Oh, and the refereeing was really bad in the second half (questionable travel on Matthews, very bad moving screen call to give Teske his third, no call on a mugging of Braz, phantom foul call on Davis, and the worst one of all: a called foul on Braz when he ran into a screen and the screener fell over because their knees hit).
Michigan failed to cover by 4 points. That's it. It feels weird that it wasn't a blowout, but it felt good that so many things went wrong and the team still pulled out a road win against a top 50 kenpom team. I certainly don't think any new issues were exposed. The depth is a little iffy, mostly because an injury to the top 7 would be pretty impactful, but that's a known issue. One or more of the the non-Iggy freshmen should be ready to give some minutes by midseason per usual.
|12/05/2018 - 3:04am||Davis is taking a lot of…||
Davis is taking a lot of unfair heat for that NW run. He was fine. None of the NW baskets were on him and Teske wouldn't have been able to do anything about them either. Their scoring went like this:
35: Taylor hit a contested pull up three off the dribble in Poole's eye. Tip your hat. Made a tough shot.
37: FTs after a foul on a fast break set up by a terrrrrrible three by Poole that got blocked (he shot a 25 foot three with 11 seconds on the shot clock that got blocked - you just can't do that).
40: Law makes an and one on Livers that is part great play by Law, part bad play by Livers/Poole (I think it was more on Poole as he probably needed to switch the screen there).
42: OREB put back by Gaines after a missed block out by Z (off a Vic Law miss).
45: Turner and one on a fast break after a terrrrrrible attempt at an alley oop by Z which was in transition, not a half court set that even involved Davis.
Again, nothing even close to Davis' fault.
As for M possessions, there was a bad 15 foot baseline fall away by Braz in an attempt to draw a foul, there was the aforementioned terrible three by Poole, the bad alley oop by Z (intended for Braz but went right to the defender). There was the failed alley oop to Davis but that's more on Brazdeikis. As the passer you need to know who you're throwing to and what he's capable of.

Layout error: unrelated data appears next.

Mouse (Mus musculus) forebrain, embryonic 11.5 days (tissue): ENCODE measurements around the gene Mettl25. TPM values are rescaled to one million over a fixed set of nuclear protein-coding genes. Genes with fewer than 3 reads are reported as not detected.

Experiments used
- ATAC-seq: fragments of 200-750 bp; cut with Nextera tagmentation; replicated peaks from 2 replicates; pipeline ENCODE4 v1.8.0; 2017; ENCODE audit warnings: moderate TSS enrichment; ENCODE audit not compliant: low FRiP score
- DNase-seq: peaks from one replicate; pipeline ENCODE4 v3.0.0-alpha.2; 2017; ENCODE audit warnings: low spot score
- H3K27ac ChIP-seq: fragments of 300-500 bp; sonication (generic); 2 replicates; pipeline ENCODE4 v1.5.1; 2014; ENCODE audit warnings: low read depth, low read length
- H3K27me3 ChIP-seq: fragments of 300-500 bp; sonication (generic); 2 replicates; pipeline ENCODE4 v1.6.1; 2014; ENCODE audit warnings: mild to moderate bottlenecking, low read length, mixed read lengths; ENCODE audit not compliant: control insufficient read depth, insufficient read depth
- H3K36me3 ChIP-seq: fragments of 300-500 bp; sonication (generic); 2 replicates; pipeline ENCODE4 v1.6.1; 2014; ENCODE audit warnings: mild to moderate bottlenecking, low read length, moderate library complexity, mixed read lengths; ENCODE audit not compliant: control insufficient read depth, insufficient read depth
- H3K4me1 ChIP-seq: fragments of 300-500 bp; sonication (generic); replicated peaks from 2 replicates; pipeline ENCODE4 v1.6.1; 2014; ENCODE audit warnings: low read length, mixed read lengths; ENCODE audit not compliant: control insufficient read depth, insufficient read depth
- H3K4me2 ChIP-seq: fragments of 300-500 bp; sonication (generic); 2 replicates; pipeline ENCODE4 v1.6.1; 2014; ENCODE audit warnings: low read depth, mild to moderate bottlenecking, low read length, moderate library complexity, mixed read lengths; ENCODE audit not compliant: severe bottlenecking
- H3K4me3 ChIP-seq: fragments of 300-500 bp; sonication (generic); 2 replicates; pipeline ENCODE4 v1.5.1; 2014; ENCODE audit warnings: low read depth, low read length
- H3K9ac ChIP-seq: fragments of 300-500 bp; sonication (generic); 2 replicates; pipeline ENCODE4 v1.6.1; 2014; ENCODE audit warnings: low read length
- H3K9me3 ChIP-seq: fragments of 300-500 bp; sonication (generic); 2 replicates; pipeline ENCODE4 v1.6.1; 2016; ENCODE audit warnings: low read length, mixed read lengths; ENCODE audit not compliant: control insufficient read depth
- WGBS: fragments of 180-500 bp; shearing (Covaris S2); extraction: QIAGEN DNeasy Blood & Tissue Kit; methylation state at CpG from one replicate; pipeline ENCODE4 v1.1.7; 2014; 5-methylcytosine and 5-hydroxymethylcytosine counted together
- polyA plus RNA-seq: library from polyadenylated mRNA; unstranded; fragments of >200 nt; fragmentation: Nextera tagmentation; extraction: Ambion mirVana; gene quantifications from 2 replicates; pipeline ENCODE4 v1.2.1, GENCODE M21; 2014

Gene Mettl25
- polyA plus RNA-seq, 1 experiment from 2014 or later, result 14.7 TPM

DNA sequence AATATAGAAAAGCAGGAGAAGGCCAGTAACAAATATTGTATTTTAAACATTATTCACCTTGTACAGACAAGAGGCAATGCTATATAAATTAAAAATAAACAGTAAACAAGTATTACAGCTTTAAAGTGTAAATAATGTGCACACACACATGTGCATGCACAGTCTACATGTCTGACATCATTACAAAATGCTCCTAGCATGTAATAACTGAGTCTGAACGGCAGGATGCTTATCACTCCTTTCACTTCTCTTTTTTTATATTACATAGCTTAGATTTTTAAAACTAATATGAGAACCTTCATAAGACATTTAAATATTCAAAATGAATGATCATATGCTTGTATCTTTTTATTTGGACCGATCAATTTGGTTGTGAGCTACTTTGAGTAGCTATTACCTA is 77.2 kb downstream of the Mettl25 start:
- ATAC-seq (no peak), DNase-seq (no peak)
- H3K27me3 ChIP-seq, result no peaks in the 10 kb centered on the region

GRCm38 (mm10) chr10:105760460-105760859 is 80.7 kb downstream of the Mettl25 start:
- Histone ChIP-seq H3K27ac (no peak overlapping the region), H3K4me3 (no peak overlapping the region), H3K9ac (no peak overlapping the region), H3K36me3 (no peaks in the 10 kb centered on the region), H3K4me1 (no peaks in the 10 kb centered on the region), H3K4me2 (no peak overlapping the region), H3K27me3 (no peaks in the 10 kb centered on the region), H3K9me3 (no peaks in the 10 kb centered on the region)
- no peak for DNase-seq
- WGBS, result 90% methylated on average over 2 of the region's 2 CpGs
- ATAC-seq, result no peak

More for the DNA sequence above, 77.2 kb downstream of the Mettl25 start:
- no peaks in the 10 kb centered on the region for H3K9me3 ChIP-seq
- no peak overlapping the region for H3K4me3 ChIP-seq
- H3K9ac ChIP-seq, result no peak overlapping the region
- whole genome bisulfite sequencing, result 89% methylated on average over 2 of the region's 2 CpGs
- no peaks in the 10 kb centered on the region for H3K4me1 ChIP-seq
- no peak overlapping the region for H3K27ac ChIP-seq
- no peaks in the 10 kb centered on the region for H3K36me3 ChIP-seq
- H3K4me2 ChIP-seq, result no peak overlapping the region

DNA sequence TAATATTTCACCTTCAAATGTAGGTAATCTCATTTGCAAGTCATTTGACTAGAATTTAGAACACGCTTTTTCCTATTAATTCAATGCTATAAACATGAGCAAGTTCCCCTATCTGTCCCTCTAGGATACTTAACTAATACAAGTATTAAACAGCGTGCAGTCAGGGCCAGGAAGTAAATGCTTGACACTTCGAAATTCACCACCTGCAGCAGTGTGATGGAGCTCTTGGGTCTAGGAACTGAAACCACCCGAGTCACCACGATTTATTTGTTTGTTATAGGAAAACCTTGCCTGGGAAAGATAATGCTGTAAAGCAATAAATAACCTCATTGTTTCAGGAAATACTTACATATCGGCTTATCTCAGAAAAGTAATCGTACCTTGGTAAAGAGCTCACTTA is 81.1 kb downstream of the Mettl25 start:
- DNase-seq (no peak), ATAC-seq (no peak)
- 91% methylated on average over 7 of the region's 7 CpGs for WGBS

Obviously the offense isn't as dynamic with him in there and it puts a little more pressure on other guys, but I thought he did fine setting ball screens and rolling. He kept moving. He had a nice "Teske-seal" on the one Brazdeikis basket during the run. His teammates were just not good during that stretch.
His big minus in this game was just a result of being in at a time when the other team hit some tough shots and his teammates played like crap. I think he's an adequate backup big for 5-8 minutes a game. He's not the disaster that he's being made out to be.
|12/04/2018 - 6:53pm||I think my favorite running…||
I think my favorite running stat of this season is that Michigan has blown everyone out so badly they've had a 0.000 luck score on Kenpom for the entirety of the season.
Let's see how long they can keep that up. I also don't want to know how close it has to get to register on the luck scale. #winbyseventeenplus
|12/04/2018 - 5:47pm||He's already getting NBA…||
He's already getting NBA interest. There was an Athletic article this week about how GM's are buzzing a bit about him after this past week.
Your assertion that he's not an NBA athlete is just your own perception because he doesn't look like an NBA athlete. He's a classic "Moneyball" type player that is highly effective after you get past the fact that he doesn't "look" the way you expect. He's staying with guys after pick and roll switches, he's blocking a lot of shots without fouling, he's logging a lot of minutes without needing too much rest. To avoid falling into bias, these teams put a lot of weight in block rate, steal rate, and foul rate and Teske has one of the best combinations of those three stats in basketball.
Those are very strong indicators that he could hold his own or be a plus defender in the NBA. He can obviously finish off pick and rolls. If you can defend and finish at 7' plus, that's enough to get a look. If he adds outside shooting, he could actually stick.
If he keeps this up (close to the way he played against UNC and Purdue), the question won't be whether he's getting looks, the question would just be whether he's a projected first or second rounder.
Compare him to some other recent bigs that weren't super athletes/highly regarded recruits but ended up drafted in the top half of the first round:
Domantas Sabonis: Wasn't a 3pt shooter (made 5 his final year in college), terrible rim protector/defender, better FT shooter that Teske but that's about it.
Zach Collins (Gonzaga has a near monopoly on guys like this): Higher block rate than Teske but against inferior competition. Lower steal rate. Didn't shoot threes. Drafted 10th!